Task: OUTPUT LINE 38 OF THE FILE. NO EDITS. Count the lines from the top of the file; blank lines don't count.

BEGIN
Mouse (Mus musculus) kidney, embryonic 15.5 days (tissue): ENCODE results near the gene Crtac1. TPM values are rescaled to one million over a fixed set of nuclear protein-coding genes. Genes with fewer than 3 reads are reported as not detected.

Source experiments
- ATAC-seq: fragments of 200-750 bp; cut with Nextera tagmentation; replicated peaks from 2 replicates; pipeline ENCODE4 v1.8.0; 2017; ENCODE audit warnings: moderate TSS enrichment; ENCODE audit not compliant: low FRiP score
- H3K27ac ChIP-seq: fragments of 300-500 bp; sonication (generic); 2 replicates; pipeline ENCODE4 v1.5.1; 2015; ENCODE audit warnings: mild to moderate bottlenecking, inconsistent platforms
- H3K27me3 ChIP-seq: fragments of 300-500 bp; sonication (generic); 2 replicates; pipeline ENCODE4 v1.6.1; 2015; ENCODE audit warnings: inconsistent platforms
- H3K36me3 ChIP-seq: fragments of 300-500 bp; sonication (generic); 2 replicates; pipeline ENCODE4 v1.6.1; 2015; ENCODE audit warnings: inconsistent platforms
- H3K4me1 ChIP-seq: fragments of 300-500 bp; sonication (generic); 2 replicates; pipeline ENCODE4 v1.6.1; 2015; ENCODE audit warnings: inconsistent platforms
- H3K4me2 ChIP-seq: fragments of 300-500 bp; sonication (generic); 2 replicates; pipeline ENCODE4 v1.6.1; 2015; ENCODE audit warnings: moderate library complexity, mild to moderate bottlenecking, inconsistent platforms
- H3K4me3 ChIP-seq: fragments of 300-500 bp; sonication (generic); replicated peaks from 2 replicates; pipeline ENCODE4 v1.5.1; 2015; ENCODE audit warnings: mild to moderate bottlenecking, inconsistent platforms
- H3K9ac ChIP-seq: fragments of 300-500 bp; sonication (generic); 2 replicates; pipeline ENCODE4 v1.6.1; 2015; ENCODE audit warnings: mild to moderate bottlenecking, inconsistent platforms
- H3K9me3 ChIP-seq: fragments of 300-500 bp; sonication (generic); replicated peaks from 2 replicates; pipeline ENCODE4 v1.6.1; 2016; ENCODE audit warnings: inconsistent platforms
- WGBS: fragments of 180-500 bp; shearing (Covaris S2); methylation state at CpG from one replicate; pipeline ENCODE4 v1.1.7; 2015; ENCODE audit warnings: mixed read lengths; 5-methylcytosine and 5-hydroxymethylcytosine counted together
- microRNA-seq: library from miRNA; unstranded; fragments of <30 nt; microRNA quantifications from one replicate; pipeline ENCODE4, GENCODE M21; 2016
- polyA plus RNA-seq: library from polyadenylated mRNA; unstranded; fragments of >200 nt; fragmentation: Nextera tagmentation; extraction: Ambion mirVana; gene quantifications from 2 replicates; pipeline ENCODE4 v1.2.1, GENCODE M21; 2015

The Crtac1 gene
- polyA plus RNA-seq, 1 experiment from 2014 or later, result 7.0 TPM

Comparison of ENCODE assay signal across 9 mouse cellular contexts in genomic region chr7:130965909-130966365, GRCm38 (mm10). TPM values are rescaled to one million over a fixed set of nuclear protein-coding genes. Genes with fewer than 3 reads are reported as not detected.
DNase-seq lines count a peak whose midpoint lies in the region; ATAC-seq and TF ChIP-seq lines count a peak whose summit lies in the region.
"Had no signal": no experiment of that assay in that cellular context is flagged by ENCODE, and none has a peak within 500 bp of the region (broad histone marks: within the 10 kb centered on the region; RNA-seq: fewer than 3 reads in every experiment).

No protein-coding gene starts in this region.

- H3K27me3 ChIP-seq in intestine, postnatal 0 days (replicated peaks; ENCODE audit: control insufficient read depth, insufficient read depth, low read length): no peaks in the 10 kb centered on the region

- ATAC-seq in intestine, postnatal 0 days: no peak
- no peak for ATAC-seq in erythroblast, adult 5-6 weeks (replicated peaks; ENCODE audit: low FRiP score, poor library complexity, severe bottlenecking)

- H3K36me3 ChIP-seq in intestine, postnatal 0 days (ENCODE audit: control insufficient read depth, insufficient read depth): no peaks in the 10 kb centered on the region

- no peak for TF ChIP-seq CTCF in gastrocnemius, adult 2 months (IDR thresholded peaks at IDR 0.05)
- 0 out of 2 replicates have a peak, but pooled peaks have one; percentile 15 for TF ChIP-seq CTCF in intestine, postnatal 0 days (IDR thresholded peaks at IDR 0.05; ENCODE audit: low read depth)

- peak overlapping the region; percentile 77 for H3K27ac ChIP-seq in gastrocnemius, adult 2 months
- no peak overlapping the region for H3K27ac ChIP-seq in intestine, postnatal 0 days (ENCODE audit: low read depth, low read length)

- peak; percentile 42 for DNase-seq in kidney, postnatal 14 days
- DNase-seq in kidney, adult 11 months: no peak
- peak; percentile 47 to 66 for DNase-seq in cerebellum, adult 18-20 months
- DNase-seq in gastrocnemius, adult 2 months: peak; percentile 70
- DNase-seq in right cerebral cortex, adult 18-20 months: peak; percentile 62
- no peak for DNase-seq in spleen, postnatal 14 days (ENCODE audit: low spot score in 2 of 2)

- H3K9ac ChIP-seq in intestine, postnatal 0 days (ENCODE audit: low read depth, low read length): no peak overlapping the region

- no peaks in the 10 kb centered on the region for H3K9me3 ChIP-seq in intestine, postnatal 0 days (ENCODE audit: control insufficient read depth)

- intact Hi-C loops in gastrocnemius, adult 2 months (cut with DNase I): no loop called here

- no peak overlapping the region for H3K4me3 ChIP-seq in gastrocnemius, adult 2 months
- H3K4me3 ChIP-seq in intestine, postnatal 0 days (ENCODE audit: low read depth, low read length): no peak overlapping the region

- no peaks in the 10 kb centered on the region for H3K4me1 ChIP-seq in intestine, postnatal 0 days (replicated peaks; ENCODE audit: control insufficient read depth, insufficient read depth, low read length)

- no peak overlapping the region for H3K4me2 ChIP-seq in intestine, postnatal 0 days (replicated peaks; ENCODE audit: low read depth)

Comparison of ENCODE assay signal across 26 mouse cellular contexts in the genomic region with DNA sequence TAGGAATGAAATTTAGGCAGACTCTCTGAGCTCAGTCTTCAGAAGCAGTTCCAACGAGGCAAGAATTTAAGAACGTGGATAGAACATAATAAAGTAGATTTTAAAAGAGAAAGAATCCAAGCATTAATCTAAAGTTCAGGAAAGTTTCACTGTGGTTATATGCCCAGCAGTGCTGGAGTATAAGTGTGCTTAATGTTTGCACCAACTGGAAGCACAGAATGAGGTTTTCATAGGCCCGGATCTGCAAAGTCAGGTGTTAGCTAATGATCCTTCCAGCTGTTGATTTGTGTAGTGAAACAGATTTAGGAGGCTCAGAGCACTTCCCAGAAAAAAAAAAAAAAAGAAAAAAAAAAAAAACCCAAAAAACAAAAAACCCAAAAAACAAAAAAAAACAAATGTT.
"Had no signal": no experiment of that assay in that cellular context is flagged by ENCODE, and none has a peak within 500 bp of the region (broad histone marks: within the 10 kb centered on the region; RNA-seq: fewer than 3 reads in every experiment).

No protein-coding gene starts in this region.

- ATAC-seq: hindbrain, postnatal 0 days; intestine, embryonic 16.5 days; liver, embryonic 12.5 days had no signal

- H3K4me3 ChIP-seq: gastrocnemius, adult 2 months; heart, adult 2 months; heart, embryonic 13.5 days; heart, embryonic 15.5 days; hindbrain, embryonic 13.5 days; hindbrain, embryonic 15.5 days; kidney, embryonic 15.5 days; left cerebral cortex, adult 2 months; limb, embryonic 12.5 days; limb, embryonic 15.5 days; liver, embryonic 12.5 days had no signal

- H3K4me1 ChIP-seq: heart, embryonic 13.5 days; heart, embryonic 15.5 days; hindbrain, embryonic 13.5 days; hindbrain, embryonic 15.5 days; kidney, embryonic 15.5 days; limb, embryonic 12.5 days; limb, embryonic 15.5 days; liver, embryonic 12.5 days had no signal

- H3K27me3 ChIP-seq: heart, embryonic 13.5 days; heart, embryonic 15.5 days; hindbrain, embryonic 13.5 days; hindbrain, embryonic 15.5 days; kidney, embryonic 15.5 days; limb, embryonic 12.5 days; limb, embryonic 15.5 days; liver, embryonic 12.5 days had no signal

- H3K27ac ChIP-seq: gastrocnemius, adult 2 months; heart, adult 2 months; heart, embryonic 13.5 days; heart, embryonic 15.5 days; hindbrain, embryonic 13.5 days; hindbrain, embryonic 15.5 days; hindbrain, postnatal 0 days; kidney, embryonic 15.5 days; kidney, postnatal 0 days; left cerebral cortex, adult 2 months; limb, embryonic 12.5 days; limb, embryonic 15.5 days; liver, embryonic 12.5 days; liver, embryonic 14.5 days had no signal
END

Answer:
- no peak overlapping the region for H3K4me3 ChIP-seq in gastrocnemius, adult 2 months